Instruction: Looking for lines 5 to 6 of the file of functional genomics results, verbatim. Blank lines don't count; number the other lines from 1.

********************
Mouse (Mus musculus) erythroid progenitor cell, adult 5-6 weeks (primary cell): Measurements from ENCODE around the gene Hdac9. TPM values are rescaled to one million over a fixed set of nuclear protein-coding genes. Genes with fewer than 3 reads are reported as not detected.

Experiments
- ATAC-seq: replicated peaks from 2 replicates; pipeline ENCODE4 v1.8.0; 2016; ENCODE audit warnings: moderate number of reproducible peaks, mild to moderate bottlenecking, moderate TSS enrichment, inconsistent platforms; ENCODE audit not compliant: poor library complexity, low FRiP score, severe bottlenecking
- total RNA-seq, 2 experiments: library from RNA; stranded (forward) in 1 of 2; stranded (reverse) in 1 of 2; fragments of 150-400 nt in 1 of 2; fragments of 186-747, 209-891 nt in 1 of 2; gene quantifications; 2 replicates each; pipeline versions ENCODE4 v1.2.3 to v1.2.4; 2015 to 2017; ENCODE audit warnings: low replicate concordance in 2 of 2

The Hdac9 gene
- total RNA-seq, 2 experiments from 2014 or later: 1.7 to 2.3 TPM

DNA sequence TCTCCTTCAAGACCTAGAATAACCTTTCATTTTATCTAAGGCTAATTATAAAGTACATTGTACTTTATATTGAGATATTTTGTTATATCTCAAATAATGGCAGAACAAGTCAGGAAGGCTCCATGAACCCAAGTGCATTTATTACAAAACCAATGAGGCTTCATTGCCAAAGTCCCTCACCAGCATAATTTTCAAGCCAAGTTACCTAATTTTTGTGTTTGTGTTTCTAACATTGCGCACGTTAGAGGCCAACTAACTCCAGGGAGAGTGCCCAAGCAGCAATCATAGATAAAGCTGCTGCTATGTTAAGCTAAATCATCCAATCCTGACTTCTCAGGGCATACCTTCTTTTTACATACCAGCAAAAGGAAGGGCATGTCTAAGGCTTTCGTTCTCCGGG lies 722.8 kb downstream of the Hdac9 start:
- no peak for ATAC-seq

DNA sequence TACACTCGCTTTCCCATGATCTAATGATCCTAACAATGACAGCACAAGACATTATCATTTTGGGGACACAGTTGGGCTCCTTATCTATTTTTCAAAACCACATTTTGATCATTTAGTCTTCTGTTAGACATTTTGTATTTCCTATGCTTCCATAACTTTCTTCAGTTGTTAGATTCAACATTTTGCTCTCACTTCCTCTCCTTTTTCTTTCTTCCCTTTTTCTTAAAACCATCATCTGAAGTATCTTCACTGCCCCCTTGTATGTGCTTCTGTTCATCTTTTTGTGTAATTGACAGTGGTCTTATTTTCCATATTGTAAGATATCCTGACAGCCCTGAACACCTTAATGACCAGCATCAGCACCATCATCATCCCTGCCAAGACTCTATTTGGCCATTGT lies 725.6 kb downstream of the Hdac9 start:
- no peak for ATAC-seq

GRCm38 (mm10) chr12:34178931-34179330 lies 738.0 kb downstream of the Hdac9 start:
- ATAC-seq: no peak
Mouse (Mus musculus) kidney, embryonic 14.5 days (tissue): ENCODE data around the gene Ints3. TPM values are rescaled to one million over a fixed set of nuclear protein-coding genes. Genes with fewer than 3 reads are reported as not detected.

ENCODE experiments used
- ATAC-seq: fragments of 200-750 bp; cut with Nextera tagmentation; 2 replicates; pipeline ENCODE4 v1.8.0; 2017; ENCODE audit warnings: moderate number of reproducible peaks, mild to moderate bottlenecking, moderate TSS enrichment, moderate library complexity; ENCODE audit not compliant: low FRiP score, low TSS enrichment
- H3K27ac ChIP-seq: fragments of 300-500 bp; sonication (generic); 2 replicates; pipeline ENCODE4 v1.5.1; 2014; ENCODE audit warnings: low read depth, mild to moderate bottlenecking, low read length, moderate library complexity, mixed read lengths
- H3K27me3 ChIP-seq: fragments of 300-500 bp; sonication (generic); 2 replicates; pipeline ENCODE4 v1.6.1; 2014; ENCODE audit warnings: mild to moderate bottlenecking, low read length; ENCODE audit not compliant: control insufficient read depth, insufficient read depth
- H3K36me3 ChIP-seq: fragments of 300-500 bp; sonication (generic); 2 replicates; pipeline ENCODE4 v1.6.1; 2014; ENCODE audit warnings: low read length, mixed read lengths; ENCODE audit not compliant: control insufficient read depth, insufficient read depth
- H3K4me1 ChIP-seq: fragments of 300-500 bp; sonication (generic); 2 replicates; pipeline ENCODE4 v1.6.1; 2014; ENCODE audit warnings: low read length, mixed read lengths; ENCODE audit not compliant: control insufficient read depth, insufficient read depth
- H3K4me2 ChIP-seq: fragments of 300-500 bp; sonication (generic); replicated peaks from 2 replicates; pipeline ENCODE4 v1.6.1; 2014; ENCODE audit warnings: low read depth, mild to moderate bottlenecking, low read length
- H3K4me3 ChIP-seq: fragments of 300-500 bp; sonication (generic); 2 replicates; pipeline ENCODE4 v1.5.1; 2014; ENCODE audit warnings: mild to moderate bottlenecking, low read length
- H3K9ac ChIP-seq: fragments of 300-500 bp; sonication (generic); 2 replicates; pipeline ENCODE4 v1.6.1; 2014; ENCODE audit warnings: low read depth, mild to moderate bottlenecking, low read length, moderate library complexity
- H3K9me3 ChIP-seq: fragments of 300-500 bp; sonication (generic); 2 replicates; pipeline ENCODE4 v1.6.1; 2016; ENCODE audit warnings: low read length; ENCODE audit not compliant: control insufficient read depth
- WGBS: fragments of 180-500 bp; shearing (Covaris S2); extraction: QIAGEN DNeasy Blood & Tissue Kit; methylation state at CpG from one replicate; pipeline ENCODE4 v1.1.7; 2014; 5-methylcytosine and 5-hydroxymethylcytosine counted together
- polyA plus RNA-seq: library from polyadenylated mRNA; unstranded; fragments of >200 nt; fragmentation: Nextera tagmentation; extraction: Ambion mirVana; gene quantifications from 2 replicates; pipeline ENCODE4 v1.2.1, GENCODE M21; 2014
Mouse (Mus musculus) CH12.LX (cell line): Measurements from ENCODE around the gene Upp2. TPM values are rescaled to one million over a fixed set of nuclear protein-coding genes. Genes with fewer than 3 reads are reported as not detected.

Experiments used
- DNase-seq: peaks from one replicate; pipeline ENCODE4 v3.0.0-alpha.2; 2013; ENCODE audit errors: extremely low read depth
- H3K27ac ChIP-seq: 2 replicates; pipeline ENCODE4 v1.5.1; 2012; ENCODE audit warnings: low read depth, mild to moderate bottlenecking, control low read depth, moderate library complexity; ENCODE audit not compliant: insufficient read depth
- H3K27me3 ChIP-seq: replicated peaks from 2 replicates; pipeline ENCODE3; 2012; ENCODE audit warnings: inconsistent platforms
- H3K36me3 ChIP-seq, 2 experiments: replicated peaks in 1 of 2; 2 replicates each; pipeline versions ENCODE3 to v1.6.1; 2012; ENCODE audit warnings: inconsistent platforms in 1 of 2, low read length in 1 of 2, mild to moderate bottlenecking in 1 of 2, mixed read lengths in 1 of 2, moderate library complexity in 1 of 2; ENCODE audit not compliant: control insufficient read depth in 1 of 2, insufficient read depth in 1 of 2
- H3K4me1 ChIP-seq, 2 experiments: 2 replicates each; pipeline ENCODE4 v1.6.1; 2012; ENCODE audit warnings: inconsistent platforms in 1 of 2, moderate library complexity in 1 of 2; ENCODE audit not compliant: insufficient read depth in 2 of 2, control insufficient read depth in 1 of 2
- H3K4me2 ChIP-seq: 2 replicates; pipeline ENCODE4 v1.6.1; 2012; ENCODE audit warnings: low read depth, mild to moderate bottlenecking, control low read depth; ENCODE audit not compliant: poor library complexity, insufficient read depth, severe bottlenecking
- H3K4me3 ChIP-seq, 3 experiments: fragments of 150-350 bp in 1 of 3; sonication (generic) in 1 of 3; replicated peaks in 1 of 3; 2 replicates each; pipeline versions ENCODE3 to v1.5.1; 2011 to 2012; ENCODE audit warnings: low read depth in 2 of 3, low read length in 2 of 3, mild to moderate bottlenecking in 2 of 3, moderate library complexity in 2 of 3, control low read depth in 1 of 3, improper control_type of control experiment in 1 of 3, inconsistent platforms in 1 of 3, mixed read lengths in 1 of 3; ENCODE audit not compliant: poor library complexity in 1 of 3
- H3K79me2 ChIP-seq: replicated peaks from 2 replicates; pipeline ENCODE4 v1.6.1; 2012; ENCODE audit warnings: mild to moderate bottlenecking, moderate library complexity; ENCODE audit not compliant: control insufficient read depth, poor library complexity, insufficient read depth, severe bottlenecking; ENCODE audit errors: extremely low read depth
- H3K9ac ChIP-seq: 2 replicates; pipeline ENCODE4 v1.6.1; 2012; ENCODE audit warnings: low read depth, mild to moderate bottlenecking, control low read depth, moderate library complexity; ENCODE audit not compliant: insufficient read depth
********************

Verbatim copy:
The Hdac9 gene
- total RNA-seq, 2 experiments from 2014 or later: 1.7 to 2.3 TPM